Big SUVs may have lost some of their lustre over the years, but the rising popularity of so-called “cute utes” just keeps motoring along. Automakers report sales of small SUVs and crossovers have more than doubled over the last decade and everyone from soccer moms to seniors to young urbanites love these little trucks.
Maybe it’s their spacious trunks, commanding view of the road or the peace of mind that all-wheel drive can deliver. Whatever the reason, there are dozens of compact SUVs crowding showrooms these days, so we’ve tasked our panel of automotive experts with finding the five top cute utes based on value, performance, reliability and safety.
Honda CRV: $25,990–$35,090
Best Deal: It was a tough fight for first place, but we gave the edge to the all-new 2012 Honda CRV. Although its new look doesn’t stray far from familiar territory, this top safety pick now packs more power, burns less fuel and has a lower starting price than last year’s model. “I’m always surprised how long these things last,” says Dave Redinger, “I’m still servicing 1997 models.” Like most of our picks, the CRV is designed for comfort and convenience over off-road prowess or hauling ability. And there is only one engine choice available—Honda’s legendary 2.4-L, four-cylinder power plant. “Four-cylinder engines are powerful enough these days,” says Petrina Gentile, “Why bother with a six unless you need to tow a boat?”
Toyota RAV4: $24,865–$37,300
2nd: In second place is another perennial favourite. The Automobile Protection Association rates the RAV4 tops in its class for reliability and resale value. “The V-6 is a rocket with little fuel penalty compared to the four-cylinder,” notes George Iny. Besides having two engine choices, the made-in-Canada RAV4 is our only pick with an option for seven seats. A full makeover is due next year, but until then Toyota keeps adding standard content like heated mirrors, Bluetooth and steering wheel audio controls. Howard Elmer says it’s still good and practical, “but just not the cheaper, alternative, small SUV it used to be.”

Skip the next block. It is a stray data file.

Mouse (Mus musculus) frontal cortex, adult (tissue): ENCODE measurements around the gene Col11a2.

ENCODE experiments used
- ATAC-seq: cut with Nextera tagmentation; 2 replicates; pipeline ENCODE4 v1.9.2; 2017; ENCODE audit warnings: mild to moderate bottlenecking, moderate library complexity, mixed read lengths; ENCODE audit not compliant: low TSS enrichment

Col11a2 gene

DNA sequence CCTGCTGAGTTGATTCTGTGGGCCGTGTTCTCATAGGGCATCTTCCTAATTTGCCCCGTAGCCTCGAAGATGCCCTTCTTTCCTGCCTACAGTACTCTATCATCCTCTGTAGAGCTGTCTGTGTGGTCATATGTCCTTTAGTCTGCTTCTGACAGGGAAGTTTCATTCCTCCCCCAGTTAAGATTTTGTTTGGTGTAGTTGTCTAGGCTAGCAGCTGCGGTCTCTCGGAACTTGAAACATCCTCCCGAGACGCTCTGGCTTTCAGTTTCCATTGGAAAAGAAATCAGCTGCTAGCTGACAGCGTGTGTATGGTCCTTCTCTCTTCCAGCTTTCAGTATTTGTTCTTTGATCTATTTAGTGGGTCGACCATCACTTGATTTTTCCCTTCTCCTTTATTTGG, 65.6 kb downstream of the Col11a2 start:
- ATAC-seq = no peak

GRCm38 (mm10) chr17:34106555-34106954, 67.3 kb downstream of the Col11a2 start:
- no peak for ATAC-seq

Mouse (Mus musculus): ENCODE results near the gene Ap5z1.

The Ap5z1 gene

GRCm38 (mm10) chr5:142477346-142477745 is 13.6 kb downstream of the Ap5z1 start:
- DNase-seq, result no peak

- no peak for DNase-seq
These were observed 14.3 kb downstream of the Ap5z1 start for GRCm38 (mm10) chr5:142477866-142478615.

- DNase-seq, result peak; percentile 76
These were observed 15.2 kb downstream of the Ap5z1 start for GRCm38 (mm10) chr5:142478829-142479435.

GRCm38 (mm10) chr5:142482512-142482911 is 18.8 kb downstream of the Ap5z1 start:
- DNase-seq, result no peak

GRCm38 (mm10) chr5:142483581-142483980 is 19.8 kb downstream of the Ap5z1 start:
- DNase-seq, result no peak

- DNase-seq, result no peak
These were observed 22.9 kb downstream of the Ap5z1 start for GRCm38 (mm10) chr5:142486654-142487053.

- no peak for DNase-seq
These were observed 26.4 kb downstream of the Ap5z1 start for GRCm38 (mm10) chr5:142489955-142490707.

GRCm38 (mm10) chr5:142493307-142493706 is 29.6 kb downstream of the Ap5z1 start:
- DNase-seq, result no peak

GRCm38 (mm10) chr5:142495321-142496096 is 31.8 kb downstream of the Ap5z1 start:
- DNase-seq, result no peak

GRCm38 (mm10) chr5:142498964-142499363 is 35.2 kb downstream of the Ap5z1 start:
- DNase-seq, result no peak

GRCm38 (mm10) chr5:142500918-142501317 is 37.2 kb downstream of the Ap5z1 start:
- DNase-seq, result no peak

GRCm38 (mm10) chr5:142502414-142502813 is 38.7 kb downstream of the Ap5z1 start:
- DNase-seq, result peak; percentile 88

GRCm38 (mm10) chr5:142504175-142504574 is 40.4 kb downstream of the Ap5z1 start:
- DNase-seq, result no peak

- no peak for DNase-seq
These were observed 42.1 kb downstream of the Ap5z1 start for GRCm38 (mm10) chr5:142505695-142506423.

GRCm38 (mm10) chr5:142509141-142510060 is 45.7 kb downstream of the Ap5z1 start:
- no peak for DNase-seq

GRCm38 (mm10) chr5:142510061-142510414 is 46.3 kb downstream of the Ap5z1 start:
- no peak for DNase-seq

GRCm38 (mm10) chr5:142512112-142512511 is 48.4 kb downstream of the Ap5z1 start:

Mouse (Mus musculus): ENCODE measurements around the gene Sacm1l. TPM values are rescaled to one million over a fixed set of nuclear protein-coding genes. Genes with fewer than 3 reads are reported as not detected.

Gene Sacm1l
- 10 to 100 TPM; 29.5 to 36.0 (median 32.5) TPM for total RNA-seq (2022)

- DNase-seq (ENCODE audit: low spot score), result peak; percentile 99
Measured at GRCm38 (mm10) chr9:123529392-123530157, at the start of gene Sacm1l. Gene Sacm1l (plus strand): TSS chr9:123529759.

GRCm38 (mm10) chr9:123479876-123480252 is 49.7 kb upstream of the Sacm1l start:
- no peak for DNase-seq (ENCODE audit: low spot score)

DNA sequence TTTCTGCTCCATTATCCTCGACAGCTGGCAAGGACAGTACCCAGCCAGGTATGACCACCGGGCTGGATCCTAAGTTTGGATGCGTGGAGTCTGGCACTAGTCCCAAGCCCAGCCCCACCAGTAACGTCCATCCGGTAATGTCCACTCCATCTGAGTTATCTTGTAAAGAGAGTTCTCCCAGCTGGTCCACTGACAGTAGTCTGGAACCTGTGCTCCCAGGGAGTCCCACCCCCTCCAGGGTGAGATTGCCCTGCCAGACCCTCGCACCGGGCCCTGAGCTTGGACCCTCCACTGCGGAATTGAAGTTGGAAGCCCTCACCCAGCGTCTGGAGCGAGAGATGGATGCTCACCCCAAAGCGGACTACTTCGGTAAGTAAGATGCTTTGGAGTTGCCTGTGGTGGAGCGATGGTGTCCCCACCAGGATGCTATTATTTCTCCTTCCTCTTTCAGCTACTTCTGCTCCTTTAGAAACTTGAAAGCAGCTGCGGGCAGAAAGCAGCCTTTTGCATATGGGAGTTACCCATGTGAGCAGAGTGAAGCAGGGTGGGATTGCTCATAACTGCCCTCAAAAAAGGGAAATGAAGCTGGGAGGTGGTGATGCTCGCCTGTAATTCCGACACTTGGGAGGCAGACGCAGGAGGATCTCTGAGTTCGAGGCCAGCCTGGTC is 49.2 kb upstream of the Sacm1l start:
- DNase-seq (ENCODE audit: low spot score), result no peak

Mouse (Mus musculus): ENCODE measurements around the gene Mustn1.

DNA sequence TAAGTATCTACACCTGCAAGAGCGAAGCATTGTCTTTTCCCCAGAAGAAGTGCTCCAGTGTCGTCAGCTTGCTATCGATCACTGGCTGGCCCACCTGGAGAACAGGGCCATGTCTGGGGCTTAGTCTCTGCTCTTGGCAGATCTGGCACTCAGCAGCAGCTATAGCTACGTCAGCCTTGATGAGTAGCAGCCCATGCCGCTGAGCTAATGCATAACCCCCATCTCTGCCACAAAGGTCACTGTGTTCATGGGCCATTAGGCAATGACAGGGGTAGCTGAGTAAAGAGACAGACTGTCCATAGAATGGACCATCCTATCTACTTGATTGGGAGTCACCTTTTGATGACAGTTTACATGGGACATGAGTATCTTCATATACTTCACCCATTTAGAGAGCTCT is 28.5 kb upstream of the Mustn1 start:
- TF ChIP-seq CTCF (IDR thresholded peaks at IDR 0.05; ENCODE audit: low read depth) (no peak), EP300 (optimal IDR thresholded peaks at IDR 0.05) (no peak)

Hyundai Tucson: $19,999–$34,349
3rd: Rounding out our top three, Hyundai’s smallest SUV has dropped its six-cylinder engine but still offers choices for those who prefer economy or power. “There’s a 2.0-L engine in the base trim line, but go for the 2.4-L four-cylinder, which is strong enough that you won’t miss not having a V-6,” says Jil McIntosh. She also lauds the Tucson’s comfortable interior and five-year, bumper-to-bumper warranty. Fuel economy is impressive with the Tucson, as is the long list of standard features on even the most inexpensive model, including rollover-sensing side curtain airbags. Only the exterior design left some unimpressed.
Mercedes GLK: $41,600–$43,800
4th: Decidedly our priciest pick, this so-called “baby Benz” may be small in stature, but it’s no slouch when it comes to power and refinement. The GLK’s six-cylinder engine can go from zero to 100 km/h in 6.5 seconds and holds bragging rights for most oomph with 268 horsepower. An improved version due out in October promises even more bang for the buck, says Gentile. “For 2013, it also gets the addition of a long-awaited diesel engine.” Iny declares the GLK a good deal for drivers who lease, but cautions the warranty terminates at four years.
Ford Escape: $20,504–$33,814
5th: Another totally new design, the Escape has shed its boxy, truck-like heritage in favour of swoopy lines that better reflect its main competitors. Unfortunately, Ford issued a rare “do not drive” recall in July after faulty fuel lines were blamed for engine fires on the new model. That notwithstanding, Ford hopes to build on the legacy of its perennial bestseller. “The new model is more car-like than the original and has a nicer finish,” says McIntosh. Still, Escape fans may be torn by the makeover.
How we came up with the numbers
Price reflects the manufacturer’s suggested retail price without options or destination charge. For cost of ownership, we used data from Edmunds.com and converted it to Canadian dollars per kilometre. The safety score is based on ranking by IIHS and NHSTA, the leading authorities in the U.S. Reliability is based on Consumer Reports data gathered from vehicle owner questionnaires. Driving experience is the average score for each model provided by our expert panel. To obtain our overall value score, we assign a weight of 20% each to cost of ownership and reliability, 10% to safety and 50% to driving experience. The higher the score out of 10, the better the value offered by the vehicle.
With its new modernized but familiar look, added punch and pocketbook-friendly performance at the pumps, the Honda CRV—universally lauded as a great long-life vehicle—is our top compact SUV in Canada. The RAV4 may run a close second—also aided by its first-class reliability and resale value—but Toyota fans will probably want to wait for the all-new model due in 2013. The Hyundai Tucson, our third pick, is no slouch either. Its combination of comfort, excellent fuel economy and great list of features have given it a strong reputation.
George Iny: President of the Automobile Protection Association
Dave Redinger: Syndicated columnist and host of The Neighbourhood Mechanic on AM740 Radio
Petrina Gentile: Automotive journalist and producer of CTV’s and BNN’s Car/Business
Jil McIntosh: Automotive journalist for the Toronto Star and assistant editor at Autos.ca
Howard Elmer: Vice-president of the Automotive Journalists Association of Canada